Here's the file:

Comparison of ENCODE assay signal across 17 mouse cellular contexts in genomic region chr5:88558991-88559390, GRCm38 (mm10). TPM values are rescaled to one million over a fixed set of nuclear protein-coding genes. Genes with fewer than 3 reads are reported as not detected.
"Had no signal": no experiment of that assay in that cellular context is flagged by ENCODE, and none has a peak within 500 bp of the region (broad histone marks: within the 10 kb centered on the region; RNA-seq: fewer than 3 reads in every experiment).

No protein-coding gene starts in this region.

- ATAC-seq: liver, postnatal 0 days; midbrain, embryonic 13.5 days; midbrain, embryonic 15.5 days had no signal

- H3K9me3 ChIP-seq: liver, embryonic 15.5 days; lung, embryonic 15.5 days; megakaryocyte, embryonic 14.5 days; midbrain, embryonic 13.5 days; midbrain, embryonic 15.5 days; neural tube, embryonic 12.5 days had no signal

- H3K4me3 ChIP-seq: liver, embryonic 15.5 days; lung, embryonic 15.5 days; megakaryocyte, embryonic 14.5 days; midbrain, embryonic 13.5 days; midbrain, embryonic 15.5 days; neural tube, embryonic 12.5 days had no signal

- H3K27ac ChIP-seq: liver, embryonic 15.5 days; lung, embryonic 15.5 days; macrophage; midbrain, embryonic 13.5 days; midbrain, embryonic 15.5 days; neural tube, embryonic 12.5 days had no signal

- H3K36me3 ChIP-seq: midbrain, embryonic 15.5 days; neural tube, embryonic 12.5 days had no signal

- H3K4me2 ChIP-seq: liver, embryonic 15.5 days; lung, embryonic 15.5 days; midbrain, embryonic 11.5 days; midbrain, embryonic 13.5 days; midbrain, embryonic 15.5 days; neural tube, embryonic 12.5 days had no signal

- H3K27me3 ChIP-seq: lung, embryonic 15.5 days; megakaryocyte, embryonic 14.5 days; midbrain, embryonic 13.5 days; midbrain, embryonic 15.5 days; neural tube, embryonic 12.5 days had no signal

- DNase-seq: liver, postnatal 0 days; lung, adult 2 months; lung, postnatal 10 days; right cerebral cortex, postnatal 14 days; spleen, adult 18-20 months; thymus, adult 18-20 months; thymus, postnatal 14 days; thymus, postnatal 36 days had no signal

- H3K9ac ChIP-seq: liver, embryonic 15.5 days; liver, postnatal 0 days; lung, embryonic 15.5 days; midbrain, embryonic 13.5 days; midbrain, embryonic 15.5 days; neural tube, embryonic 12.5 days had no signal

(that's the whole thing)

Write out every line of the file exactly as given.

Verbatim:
Comparison of ENCODE assay signal across 17 mouse cellular contexts in genomic region chr5:88558991-88559390, GRCm38 (mm10). TPM values are rescaled to one million over a fixed set of nuclear protein-coding genes. Genes with fewer than 3 reads are reported as not detected.
"Had no signal": no experiment of that assay in that cellular context is flagged by ENCODE, and none has a peak within 500 bp of the region (broad histone marks: within the 10 kb centered on the region; RNA-seq: fewer than 3 reads in every experiment).

No protein-coding gene starts in this region.

- ATAC-seq: liver, postnatal 0 days; midbrain, embryonic 13.5 days; midbrain, embryonic 15.5 days had no signal

- H3K9me3 ChIP-seq: liver, embryonic 15.5 days; lung, embryonic 15.5 days; megakaryocyte, embryonic 14.5 days; midbrain, embryonic 13.5 days; midbrain, embryonic 15.5 days; neural tube, embryonic 12.5 days had no signal

- H3K4me3 ChIP-seq: liver, embryonic 15.5 days; lung, embryonic 15.5 days; megakaryocyte, embryonic 14.5 days; midbrain, embryonic 13.5 days; midbrain, embryonic 15.5 days; neural tube, embryonic 12.5 days had no signal

- H3K27ac ChIP-seq: liver, embryonic 15.5 days; lung, embryonic 15.5 days; macrophage; midbrain, embryonic 13.5 days; midbrain, embryonic 15.5 days; neural tube, embryonic 12.5 days had no signal

- H3K36me3 ChIP-seq: midbrain, embryonic 15.5 days; neural tube, embryonic 12.5 days had no signal

- H3K4me2 ChIP-seq: liver, embryonic 15.5 days; lung, embryonic 15.5 days; midbrain, embryonic 11.5 days; midbrain, embryonic 13.5 days; midbrain, embryonic 15.5 days; neural tube, embryonic 12.5 days had no signal

- H3K27me3 ChIP-seq: lung, embryonic 15.5 days; megakaryocyte, embryonic 14.5 days; midbrain, embryonic 13.5 days; midbrain, embryonic 15.5 days; neural tube, embryonic 12.5 days had no signal

- DNase-seq: liver, postnatal 0 days; lung, adult 2 months; lung, postnatal 10 days; right cerebral cortex, postnatal 14 days; spleen, adult 18-20 months; thymus, adult 18-20 months; thymus, postnatal 14 days; thymus, postnatal 36 days had no signal

- H3K9ac ChIP-seq: liver, embryonic 15.5 days; liver, postnatal 0 days; lung, embryonic 15.5 days; midbrain, embryonic 13.5 days; midbrain, embryonic 15.5 days; neural tube, embryonic 12.5 days had no signal